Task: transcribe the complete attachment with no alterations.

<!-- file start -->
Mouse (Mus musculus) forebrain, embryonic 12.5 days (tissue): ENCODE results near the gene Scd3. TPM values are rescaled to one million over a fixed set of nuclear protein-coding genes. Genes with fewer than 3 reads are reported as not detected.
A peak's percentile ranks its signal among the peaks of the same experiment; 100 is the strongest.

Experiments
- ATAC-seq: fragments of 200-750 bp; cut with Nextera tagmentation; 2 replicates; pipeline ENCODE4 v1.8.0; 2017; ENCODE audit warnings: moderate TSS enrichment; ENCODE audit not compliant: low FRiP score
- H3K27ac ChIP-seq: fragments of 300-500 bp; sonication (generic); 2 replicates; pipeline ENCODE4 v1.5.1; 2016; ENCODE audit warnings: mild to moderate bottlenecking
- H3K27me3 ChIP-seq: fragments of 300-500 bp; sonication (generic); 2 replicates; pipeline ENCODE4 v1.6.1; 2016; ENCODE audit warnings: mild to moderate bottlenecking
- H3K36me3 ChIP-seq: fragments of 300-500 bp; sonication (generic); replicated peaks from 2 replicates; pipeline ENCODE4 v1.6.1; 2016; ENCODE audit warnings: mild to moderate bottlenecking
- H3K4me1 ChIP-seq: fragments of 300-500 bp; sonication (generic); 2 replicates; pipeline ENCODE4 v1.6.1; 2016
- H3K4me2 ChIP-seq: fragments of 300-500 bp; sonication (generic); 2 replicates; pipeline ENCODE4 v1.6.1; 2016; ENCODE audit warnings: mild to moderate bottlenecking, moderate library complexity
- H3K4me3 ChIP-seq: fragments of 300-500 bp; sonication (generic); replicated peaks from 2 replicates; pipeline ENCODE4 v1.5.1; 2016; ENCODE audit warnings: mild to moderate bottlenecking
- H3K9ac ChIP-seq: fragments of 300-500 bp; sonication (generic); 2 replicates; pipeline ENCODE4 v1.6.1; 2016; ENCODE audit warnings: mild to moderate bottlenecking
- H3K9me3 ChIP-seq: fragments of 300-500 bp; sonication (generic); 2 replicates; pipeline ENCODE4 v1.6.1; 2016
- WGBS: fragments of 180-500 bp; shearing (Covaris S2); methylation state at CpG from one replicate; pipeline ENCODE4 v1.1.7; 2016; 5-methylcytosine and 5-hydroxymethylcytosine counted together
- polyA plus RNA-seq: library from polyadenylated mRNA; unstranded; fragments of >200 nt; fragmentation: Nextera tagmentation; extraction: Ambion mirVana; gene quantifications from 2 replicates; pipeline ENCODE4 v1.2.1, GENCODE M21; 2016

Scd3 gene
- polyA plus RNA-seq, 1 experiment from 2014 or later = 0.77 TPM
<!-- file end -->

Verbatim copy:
Mouse (Mus musculus) forebrain, embryonic 12.5 days (tissue): ENCODE results near the gene Scd3. TPM values are rescaled to one million over a fixed set of nuclear protein-coding genes. Genes with fewer than 3 reads are reported as not detected.
A peak's percentile ranks its signal among the peaks of the same experiment; 100 is the strongest.

Experiments
- ATAC-seq: fragments of 200-750 bp; cut with Nextera tagmentation; 2 replicates; pipeline ENCODE4 v1.8.0; 2017; ENCODE audit warnings: moderate TSS enrichment; ENCODE audit not compliant: low FRiP score
- H3K27ac ChIP-seq: fragments of 300-500 bp; sonication (generic); 2 replicates; pipeline ENCODE4 v1.5.1; 2016; ENCODE audit warnings: mild to moderate bottlenecking
- H3K27me3 ChIP-seq: fragments of 300-500 bp; sonication (generic); 2 replicates; pipeline ENCODE4 v1.6.1; 2016; ENCODE audit warnings: mild to moderate bottlenecking
- H3K36me3 ChIP-seq: fragments of 300-500 bp; sonication (generic); replicated peaks from 2 replicates; pipeline ENCODE4 v1.6.1; 2016; ENCODE audit warnings: mild to moderate bottlenecking
- H3K4me1 ChIP-seq: fragments of 300-500 bp; sonication (generic); 2 replicates; pipeline ENCODE4 v1.6.1; 2016
- H3K4me2 ChIP-seq: fragments of 300-500 bp; sonication (generic); 2 replicates; pipeline ENCODE4 v1.6.1; 2016; ENCODE audit warnings: mild to moderate bottlenecking, moderate library complexity
- H3K4me3 ChIP-seq: fragments of 300-500 bp; sonication (generic); replicated peaks from 2 replicates; pipeline ENCODE4 v1.5.1; 2016; ENCODE audit warnings: mild to moderate bottlenecking
- H3K9ac ChIP-seq: fragments of 300-500 bp; sonication (generic); 2 replicates; pipeline ENCODE4 v1.6.1; 2016; ENCODE audit warnings: mild to moderate bottlenecking
- H3K9me3 ChIP-seq: fragments of 300-500 bp; sonication (generic); 2 replicates; pipeline ENCODE4 v1.6.1; 2016
- WGBS: fragments of 180-500 bp; shearing (Covaris S2); methylation state at CpG from one replicate; pipeline ENCODE4 v1.1.7; 2016; 5-methylcytosine and 5-hydroxymethylcytosine counted together
- polyA plus RNA-seq: library from polyadenylated mRNA; unstranded; fragments of >200 nt; fragmentation: Nextera tagmentation; extraction: Ambion mirVana; gene quantifications from 2 replicates; pipeline ENCODE4 v1.2.1, GENCODE M21; 2016

Scd3 gene
- polyA plus RNA-seq, 1 experiment from 2014 or later = 0.77 TPM